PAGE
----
http://evergreenedigest.org/sites/evergreenedigest.org/files/Editor%20Comment%20graphic_0.jpg Evergreen Digest Editor's Note: Sources are now being quoted to the effect that the shooter in the recent Dallas police massacre was an Afghanistan veteran.

April 17, 2014 | After an argument about a leave denied, Specialist Ivan Lopez pulled out a .45-caliber Smith & Wesson handgun and began a shooting spree at Fort Hood, America’s biggest stateside base, that left three soldiers dead and sixteen wounded. When he did so, he also pulled America’s fading wars out of the closet. This time, a Fort Hood mass killing, the second in four and a half years, was committed by a man who was neither a religious nor a political “extremist.” He seems to have been merely one of America’s injured and troubled veterans who now number in the hundreds of thousands.

Some 2.6 million men and women have been dispatched, often repeatedly, to the wars in Iraq and Afghanistan, and according to a recent survey of veterans of those wars conducted by the Washington Post and the Kaiser Family Foundation, nearly one-third say that their mental health is worse than it was before they left, and nearly half say the same of their physical condition. Almost half say they give way to sudden outbursts of anger. Only 12 percent of the surveyed veterans claim they are now “better” mentally or physically than they were before they went to war.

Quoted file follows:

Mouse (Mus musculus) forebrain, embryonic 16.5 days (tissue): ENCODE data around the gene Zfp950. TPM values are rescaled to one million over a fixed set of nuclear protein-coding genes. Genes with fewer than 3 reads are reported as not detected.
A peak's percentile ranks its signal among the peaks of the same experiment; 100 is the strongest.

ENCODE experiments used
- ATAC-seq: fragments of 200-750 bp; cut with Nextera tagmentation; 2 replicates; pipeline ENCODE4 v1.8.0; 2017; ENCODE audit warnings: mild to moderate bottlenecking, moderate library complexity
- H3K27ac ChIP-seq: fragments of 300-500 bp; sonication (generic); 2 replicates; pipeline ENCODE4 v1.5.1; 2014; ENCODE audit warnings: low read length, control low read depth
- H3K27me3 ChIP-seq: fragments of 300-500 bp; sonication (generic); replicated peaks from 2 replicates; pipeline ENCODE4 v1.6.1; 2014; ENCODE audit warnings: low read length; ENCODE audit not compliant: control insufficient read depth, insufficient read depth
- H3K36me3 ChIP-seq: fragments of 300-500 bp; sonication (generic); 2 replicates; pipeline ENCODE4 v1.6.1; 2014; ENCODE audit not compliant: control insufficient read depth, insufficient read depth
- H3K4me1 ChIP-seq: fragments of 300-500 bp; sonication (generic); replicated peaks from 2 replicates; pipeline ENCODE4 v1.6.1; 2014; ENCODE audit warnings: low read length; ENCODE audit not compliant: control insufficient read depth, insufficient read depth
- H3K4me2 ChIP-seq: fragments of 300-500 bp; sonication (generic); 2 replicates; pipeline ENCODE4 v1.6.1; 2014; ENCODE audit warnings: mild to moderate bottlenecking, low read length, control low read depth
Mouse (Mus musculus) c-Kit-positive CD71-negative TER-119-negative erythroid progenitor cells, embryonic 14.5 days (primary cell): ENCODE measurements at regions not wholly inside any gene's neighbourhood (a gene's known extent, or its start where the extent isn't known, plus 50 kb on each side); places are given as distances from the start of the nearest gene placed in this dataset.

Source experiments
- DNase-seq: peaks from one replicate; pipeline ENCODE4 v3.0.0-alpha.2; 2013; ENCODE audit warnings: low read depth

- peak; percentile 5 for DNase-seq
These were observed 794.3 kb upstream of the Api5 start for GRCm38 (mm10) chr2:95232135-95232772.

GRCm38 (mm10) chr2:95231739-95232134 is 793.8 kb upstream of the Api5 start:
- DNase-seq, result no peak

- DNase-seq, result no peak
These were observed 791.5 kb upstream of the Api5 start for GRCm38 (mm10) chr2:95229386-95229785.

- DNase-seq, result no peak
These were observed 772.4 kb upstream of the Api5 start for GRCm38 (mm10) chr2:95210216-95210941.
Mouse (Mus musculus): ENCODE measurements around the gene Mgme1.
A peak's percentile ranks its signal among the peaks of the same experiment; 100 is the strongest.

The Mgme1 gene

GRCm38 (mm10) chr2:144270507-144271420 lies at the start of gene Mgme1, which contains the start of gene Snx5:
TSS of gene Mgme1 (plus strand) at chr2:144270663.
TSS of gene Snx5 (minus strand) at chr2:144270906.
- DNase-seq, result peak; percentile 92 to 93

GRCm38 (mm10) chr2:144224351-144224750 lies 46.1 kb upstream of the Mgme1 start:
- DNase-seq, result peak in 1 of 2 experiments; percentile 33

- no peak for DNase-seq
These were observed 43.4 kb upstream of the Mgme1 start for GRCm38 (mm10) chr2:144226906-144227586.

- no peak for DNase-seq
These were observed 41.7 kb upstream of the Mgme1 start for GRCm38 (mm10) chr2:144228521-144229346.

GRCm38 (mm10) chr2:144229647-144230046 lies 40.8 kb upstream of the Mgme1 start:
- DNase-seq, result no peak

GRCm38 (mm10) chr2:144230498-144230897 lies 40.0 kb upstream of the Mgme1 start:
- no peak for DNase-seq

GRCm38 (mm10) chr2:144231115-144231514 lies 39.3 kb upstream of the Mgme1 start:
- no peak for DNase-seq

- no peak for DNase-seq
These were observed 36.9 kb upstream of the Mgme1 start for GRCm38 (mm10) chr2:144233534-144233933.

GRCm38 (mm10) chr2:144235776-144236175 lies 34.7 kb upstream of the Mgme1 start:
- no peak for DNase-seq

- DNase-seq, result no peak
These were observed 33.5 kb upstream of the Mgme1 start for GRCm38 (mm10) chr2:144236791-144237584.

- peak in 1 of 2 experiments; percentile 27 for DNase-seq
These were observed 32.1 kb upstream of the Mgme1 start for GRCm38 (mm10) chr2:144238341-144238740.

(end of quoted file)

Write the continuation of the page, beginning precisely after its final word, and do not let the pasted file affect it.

Ann Jones is a journalist and author whose works include Kabul in Winter (2006) and War Is Not Over When It’s Over (2010), both from Metropolitan Books. Her latest book is called They Were Soldiers: How the Wounded Return From America's Wars—The Untold Story (Dispatch Books).

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Related:

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Disabled Veterans Shatter the Myths of American Warfare, Ann Jones, the Intercept

  • The military ambitions of the U.S. will not be restrained by the “true costs of war,” not even those exacted on the bodies of its soldiers.
  • A Trail of Tears

Where Did We Go Wrong?

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  • I never realized how dumb our cities are until I saw what a smart one looks like.
  • There's community and there's commuting. Let's not confuse the two.

Maz Ali, Upworthy

 

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March 10, 2015 | With the population growing and most of it happening in cities, these Canadian journalists wanted to take a closer look at whether our sprawling modern villages are up to the task of housing more humans.

Over half of the world lives in urban areas. That includes over 80% of people in the United States and 81% of folks in Canada, where this report was produced. Therein lies the problem.

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Maz Alii: Offender of the status quo. Connect with me on Facebook and Twitter to help multiply good messages.